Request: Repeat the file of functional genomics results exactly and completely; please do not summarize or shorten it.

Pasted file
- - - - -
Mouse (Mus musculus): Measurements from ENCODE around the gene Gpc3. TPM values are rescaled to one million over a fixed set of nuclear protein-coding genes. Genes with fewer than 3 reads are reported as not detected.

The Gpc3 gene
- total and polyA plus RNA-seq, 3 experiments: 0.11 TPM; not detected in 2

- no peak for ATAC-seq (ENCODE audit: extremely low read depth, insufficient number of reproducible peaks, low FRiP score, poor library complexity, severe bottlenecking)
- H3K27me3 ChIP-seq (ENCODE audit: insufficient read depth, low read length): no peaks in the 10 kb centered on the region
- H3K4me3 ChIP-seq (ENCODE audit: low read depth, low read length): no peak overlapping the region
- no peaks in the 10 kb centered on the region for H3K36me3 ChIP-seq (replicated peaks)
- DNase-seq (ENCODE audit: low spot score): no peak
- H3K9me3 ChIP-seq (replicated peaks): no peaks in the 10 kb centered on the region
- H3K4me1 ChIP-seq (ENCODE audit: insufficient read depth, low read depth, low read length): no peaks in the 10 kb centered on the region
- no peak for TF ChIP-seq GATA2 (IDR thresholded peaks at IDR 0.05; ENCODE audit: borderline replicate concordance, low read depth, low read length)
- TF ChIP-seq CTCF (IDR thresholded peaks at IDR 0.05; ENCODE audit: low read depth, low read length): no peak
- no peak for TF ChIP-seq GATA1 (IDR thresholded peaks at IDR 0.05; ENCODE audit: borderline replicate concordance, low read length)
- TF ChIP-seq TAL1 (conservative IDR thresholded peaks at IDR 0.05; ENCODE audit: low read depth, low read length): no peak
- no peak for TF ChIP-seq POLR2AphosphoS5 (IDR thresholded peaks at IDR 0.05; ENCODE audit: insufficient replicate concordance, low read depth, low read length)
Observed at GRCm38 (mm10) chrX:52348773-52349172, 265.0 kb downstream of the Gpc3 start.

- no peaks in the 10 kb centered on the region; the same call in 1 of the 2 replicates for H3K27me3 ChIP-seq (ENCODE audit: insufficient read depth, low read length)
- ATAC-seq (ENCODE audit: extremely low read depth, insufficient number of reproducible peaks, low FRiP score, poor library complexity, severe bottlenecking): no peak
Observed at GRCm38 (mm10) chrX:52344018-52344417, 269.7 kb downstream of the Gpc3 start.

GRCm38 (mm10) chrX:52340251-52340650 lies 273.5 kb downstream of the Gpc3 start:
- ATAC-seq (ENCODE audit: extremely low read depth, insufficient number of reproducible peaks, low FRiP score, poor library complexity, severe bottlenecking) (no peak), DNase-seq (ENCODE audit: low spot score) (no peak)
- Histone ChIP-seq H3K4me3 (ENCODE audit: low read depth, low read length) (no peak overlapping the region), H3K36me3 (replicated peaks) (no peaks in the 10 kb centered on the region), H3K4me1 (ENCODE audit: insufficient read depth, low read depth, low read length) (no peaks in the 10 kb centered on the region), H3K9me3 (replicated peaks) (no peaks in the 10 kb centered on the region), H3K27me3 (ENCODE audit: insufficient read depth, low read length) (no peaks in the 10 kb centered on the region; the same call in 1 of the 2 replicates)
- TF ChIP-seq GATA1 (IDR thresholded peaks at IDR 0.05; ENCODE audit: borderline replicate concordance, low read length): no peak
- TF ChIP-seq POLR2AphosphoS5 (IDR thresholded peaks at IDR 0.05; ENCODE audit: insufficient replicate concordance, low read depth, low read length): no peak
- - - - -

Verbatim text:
Mouse (Mus musculus): Measurements from ENCODE around the gene Gpc3. TPM values are rescaled to one million over a fixed set of nuclear protein-coding genes. Genes with fewer than 3 reads are reported as not detected.

The Gpc3 gene
- total and polyA plus RNA-seq, 3 experiments: 0.11 TPM; not detected in 2

- no peak for ATAC-seq (ENCODE audit: extremely low read depth, insufficient number of reproducible peaks, low FRiP score, poor library complexity, severe bottlenecking)
- H3K27me3 ChIP-seq (ENCODE audit: insufficient read depth, low read length): no peaks in the 10 kb centered on the region
- H3K4me3 ChIP-seq (ENCODE audit: low read depth, low read length): no peak overlapping the region
- no peaks in the 10 kb centered on the region for H3K36me3 ChIP-seq (replicated peaks)
- DNase-seq (ENCODE audit: low spot score): no peak
- H3K9me3 ChIP-seq (replicated peaks): no peaks in the 10 kb centered on the region
- H3K4me1 ChIP-seq (ENCODE audit: insufficient read depth, low read depth, low read length): no peaks in the 10 kb centered on the region
- no peak for TF ChIP-seq GATA2 (IDR thresholded peaks at IDR 0.05; ENCODE audit: borderline replicate concordance, low read depth, low read length)
- TF ChIP-seq CTCF (IDR thresholded peaks at IDR 0.05; ENCODE audit: low read depth, low read length): no peak
- no peak for TF ChIP-seq GATA1 (IDR thresholded peaks at IDR 0.05; ENCODE audit: borderline replicate concordance, low read length)
- TF ChIP-seq TAL1 (conservative IDR thresholded peaks at IDR 0.05; ENCODE audit: low read depth, low read length): no peak
- no peak for TF ChIP-seq POLR2AphosphoS5 (IDR thresholded peaks at IDR 0.05; ENCODE audit: insufficient replicate concordance, low read depth, low read length)
Observed at GRCm38 (mm10) chrX:52348773-52349172, 265.0 kb downstream of the Gpc3 start.

- no peaks in the 10 kb centered on the region; the same call in 1 of the 2 replicates for H3K27me3 ChIP-seq (ENCODE audit: insufficient read depth, low read length)
- ATAC-seq (ENCODE audit: extremely low read depth, insufficient number of reproducible peaks, low FRiP score, poor library complexity, severe bottlenecking): no peak
Observed at GRCm38 (mm10) chrX:52344018-52344417, 269.7 kb downstream of the Gpc3 start.

GRCm38 (mm10) chrX:52340251-52340650 lies 273.5 kb downstream of the Gpc3 start:
- ATAC-seq (ENCODE audit: extremely low read depth, insufficient number of reproducible peaks, low FRiP score, poor library complexity, severe bottlenecking) (no peak), DNase-seq (ENCODE audit: low spot score) (no peak)
- Histone ChIP-seq H3K4me3 (ENCODE audit: low read depth, low read length) (no peak overlapping the region), H3K36me3 (replicated peaks) (no peaks in the 10 kb centered on the region), H3K4me1 (ENCODE audit: insufficient read depth, low read depth, low read length) (no peaks in the 10 kb centered on the region), H3K9me3 (replicated peaks) (no peaks in the 10 kb centered on the region), H3K27me3 (ENCODE audit: insufficient read depth, low read length) (no peaks in the 10 kb centered on the region; the same call in 1 of the 2 replicates)
- TF ChIP-seq GATA1 (IDR thresholded peaks at IDR 0.05; ENCODE audit: borderline replicate concordance, low read length): no peak
- TF ChIP-seq POLR2AphosphoS5 (IDR thresholded peaks at IDR 0.05; ENCODE audit: insufficient replicate concordance, low read depth, low read length): no peak